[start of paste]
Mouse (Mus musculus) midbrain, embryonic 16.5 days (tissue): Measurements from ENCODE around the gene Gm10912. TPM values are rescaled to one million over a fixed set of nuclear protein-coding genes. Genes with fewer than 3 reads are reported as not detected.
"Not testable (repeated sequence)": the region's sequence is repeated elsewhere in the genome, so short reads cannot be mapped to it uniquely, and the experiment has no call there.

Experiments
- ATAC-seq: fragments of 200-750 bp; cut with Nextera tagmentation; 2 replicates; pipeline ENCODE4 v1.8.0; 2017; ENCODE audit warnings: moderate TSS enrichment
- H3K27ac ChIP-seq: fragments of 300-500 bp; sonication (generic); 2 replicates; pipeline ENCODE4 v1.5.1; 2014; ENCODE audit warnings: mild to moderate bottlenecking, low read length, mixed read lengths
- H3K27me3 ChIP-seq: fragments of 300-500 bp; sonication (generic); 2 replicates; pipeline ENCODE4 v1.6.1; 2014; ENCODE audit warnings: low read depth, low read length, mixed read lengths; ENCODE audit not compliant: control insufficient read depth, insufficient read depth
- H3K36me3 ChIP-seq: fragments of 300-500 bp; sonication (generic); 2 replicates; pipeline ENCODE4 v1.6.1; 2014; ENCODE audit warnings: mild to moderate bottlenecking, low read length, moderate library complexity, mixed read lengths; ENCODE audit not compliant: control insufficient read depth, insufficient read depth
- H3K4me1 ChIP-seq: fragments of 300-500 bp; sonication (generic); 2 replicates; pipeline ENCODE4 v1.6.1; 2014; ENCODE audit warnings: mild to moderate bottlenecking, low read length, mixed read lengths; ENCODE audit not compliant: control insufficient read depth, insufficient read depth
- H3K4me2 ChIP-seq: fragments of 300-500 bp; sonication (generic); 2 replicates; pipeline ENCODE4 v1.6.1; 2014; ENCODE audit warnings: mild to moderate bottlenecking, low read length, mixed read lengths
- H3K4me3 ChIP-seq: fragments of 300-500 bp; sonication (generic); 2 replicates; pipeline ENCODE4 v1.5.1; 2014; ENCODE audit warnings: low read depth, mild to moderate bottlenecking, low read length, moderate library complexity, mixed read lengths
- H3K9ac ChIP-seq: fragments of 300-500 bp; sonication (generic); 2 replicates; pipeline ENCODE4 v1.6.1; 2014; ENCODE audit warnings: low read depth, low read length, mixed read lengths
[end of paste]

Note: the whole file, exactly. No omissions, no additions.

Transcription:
Mouse (Mus musculus) midbrain, embryonic 16.5 days (tissue): Measurements from ENCODE around the gene Gm10912. TPM values are rescaled to one million over a fixed set of nuclear protein-coding genes. Genes with fewer than 3 reads are reported as not detected.
"Not testable (repeated sequence)": the region's sequence is repeated elsewhere in the genome, so short reads cannot be mapped to it uniquely, and the experiment has no call there.

Experiments
- ATAC-seq: fragments of 200-750 bp; cut with Nextera tagmentation; 2 replicates; pipeline ENCODE4 v1.8.0; 2017; ENCODE audit warnings: moderate TSS enrichment
- H3K27ac ChIP-seq: fragments of 300-500 bp; sonication (generic); 2 replicates; pipeline ENCODE4 v1.5.1; 2014; ENCODE audit warnings: mild to moderate bottlenecking, low read length, mixed read lengths
- H3K27me3 ChIP-seq: fragments of 300-500 bp; sonication (generic); 2 replicates; pipeline ENCODE4 v1.6.1; 2014; ENCODE audit warnings: low read depth, low read length, mixed read lengths; ENCODE audit not compliant: control insufficient read depth, insufficient read depth
- H3K36me3 ChIP-seq: fragments of 300-500 bp; sonication (generic); 2 replicates; pipeline ENCODE4 v1.6.1; 2014; ENCODE audit warnings: mild to moderate bottlenecking, low read length, moderate library complexity, mixed read lengths; ENCODE audit not compliant: control insufficient read depth, insufficient read depth
- H3K4me1 ChIP-seq: fragments of 300-500 bp; sonication (generic); 2 replicates; pipeline ENCODE4 v1.6.1; 2014; ENCODE audit warnings: mild to moderate bottlenecking, low read length, mixed read lengths; ENCODE audit not compliant: control insufficient read depth, insufficient read depth
- H3K4me2 ChIP-seq: fragments of 300-500 bp; sonication (generic); 2 replicates; pipeline ENCODE4 v1.6.1; 2014; ENCODE audit warnings: mild to moderate bottlenecking, low read length, mixed read lengths
- H3K4me3 ChIP-seq: fragments of 300-500 bp; sonication (generic); 2 replicates; pipeline ENCODE4 v1.5.1; 2014; ENCODE audit warnings: low read depth, mild to moderate bottlenecking, low read length, moderate library complexity, mixed read lengths
- H3K9ac ChIP-seq: fragments of 300-500 bp; sonication (generic); 2 replicates; pipeline ENCODE4 v1.6.1; 2014; ENCODE audit warnings: low read depth, low read length, mixed read lengths